Native and drought tolerant are not alike! Native species connect the home landscape with our ecosystem giving birds, pollinators, soil microbes and wildlife more habitat and opportunity to thrive. Drought tolerant species will save water, yet might not provide this connectivity. Planting either native or drought-tolerant plants will keep more water in the aquifer and river during hot, summer months.
Native and drought-tolerant lawns and gardens are fire-wise, water-wise and are easy to maintain. Convert a Kentucky bluegrass lawn to drought-tolerant turf and use less water, less fertilizer and over time require less maintenance. Plant a small bed of native plants to create a pollinator haven.
River Homeowners Tips
Establish a “no mow” zone (an area where the grass grows freely) along the river preventing lawn-care applications from entering surface water.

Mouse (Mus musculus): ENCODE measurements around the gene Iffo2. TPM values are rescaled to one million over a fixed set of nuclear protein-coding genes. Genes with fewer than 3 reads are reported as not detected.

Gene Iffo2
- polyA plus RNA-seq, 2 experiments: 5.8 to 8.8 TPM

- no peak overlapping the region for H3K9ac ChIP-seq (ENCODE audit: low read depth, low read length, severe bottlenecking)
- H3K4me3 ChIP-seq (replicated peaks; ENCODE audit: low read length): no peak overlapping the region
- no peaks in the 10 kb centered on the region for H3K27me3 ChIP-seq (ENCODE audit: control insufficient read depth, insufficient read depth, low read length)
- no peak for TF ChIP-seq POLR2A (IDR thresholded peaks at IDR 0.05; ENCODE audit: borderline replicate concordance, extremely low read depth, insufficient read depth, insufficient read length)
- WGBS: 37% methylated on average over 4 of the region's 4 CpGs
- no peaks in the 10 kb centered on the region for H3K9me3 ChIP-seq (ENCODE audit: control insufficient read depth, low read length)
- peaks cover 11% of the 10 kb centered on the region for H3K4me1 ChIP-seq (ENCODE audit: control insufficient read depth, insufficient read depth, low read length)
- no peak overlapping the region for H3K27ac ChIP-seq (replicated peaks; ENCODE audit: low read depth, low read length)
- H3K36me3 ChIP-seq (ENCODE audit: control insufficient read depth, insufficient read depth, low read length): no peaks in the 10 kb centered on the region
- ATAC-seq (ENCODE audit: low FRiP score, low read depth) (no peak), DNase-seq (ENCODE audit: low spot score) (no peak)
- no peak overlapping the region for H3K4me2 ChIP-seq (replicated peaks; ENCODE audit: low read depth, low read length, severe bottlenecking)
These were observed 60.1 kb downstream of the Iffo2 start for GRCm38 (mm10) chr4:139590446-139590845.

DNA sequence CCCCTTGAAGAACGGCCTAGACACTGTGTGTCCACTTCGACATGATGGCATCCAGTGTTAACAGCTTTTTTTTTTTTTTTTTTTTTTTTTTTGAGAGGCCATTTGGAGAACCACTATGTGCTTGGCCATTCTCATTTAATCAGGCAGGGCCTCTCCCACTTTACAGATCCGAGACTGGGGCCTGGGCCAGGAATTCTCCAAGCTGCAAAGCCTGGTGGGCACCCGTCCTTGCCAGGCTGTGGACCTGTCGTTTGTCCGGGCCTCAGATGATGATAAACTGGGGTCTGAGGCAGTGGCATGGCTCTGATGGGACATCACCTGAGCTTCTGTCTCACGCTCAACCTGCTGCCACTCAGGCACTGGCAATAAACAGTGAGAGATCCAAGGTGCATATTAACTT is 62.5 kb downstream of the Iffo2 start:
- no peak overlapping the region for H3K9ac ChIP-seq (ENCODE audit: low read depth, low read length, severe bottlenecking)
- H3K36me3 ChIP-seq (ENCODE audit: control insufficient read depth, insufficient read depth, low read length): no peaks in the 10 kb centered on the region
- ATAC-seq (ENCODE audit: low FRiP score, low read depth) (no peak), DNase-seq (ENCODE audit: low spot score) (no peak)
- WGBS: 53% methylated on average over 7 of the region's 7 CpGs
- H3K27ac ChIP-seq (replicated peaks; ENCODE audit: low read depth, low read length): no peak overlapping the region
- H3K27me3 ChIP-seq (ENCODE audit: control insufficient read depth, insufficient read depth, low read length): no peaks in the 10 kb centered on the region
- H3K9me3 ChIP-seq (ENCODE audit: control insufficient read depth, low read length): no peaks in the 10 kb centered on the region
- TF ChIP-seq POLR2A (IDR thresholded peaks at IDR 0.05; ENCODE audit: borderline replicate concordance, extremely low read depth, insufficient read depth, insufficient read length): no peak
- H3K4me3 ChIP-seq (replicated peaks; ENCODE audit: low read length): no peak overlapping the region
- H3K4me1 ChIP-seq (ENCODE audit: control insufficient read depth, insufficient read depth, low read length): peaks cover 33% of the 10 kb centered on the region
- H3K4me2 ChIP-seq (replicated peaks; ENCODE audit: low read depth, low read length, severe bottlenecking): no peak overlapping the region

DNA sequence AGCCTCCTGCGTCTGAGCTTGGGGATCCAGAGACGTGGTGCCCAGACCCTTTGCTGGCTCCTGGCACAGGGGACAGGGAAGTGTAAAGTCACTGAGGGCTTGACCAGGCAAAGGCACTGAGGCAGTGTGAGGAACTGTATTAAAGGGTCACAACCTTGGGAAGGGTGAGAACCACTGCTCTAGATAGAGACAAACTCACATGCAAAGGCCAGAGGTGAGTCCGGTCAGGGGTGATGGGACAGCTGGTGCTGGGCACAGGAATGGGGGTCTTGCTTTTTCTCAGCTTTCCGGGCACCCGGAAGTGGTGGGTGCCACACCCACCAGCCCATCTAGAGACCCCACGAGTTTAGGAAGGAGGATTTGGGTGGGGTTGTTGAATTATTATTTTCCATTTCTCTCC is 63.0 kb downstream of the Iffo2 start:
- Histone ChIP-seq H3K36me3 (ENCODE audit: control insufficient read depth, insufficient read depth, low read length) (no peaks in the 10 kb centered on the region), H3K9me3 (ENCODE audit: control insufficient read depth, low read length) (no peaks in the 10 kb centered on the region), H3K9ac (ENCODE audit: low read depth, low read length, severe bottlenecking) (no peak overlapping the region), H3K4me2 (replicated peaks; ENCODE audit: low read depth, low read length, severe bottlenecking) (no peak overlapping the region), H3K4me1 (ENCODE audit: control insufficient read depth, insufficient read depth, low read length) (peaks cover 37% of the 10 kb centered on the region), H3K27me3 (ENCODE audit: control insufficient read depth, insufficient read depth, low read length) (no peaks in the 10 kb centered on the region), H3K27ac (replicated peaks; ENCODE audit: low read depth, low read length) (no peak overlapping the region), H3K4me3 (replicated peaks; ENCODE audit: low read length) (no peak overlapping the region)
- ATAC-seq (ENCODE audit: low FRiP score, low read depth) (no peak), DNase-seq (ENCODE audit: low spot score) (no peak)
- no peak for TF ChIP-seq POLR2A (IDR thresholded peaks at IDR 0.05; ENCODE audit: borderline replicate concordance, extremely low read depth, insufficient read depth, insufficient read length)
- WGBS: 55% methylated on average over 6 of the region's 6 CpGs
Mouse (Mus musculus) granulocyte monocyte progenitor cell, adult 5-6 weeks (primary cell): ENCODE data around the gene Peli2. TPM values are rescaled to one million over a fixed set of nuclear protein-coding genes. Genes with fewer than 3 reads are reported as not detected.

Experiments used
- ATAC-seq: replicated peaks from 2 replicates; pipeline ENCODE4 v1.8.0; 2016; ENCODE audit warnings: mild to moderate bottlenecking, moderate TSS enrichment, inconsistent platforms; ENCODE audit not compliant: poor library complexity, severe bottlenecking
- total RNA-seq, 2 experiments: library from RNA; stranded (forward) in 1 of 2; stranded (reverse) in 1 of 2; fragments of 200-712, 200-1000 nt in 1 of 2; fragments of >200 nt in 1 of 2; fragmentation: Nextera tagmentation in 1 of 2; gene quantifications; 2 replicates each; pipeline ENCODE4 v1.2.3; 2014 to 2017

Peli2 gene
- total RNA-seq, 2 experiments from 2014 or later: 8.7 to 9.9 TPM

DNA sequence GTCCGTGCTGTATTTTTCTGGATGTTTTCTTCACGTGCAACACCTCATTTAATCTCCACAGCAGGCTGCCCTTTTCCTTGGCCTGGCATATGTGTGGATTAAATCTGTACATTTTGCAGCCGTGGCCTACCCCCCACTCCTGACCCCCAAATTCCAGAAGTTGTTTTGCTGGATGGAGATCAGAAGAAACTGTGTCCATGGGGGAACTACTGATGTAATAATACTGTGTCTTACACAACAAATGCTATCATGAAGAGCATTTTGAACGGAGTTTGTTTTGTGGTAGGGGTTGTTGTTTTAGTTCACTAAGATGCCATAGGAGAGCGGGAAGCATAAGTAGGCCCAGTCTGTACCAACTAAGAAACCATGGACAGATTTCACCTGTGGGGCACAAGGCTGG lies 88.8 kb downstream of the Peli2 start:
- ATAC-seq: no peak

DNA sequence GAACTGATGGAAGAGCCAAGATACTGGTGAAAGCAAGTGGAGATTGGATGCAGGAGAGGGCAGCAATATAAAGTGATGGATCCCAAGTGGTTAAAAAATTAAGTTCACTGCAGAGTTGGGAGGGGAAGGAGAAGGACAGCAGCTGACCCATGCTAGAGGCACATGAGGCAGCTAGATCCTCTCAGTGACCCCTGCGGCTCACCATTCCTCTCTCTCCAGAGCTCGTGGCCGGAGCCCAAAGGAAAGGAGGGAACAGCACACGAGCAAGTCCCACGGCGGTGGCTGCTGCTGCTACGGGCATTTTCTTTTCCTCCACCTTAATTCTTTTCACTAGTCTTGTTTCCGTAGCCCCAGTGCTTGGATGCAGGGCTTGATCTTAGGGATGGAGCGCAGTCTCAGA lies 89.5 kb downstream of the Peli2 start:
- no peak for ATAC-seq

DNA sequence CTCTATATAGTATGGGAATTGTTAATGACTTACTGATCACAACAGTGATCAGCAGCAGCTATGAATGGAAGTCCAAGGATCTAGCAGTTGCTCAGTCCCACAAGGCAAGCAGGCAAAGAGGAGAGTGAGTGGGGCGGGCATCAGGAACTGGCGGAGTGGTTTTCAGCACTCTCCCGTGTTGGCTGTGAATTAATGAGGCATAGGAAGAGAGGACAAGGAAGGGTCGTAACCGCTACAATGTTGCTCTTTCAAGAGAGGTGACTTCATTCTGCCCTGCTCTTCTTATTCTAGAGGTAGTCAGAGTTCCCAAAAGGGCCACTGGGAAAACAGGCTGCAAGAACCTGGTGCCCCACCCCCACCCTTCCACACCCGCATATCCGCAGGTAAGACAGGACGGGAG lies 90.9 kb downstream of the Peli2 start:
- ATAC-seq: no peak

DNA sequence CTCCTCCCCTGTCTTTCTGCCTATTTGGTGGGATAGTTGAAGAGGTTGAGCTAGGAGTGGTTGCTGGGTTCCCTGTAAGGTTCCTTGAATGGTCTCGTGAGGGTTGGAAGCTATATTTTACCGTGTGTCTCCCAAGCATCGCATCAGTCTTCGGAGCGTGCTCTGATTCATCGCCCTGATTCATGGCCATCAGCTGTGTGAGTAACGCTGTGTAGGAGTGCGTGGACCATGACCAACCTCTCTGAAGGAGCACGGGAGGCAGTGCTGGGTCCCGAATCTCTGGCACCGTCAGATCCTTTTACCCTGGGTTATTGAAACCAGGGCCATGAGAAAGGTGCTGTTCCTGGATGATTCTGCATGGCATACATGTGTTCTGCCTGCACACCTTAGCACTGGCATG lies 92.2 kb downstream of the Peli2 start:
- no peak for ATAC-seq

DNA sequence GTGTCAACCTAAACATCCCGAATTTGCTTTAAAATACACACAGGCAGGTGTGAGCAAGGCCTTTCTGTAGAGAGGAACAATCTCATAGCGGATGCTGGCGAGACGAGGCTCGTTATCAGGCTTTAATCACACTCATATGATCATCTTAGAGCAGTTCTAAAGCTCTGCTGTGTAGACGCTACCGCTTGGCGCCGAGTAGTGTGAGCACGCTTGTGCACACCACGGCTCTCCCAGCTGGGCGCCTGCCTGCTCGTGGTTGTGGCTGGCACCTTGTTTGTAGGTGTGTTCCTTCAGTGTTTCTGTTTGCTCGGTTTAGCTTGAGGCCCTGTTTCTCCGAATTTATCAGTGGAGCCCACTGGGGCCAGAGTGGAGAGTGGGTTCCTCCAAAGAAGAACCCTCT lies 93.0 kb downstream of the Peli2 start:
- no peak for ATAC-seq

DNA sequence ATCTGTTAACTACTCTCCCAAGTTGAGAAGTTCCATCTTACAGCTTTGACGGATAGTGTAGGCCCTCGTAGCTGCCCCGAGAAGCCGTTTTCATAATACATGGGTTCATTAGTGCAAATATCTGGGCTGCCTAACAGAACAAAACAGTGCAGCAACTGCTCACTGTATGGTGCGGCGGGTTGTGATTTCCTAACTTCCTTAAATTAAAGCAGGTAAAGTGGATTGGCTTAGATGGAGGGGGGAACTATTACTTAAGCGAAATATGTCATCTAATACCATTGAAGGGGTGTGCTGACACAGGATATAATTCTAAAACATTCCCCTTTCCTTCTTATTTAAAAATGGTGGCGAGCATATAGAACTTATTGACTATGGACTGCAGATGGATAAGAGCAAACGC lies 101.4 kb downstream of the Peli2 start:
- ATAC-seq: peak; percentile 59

Encourage the growth of native trees, shrubs, bunchgrasses, sedges, and rushes which protect stream banks from erosion and improve backyard wildlife habitat.
Plant native vegetation, such as willows and red osier dogwood along stream banks to provide shade for fish during hot summers when river temperatures rise and to protect against erosion during high flows.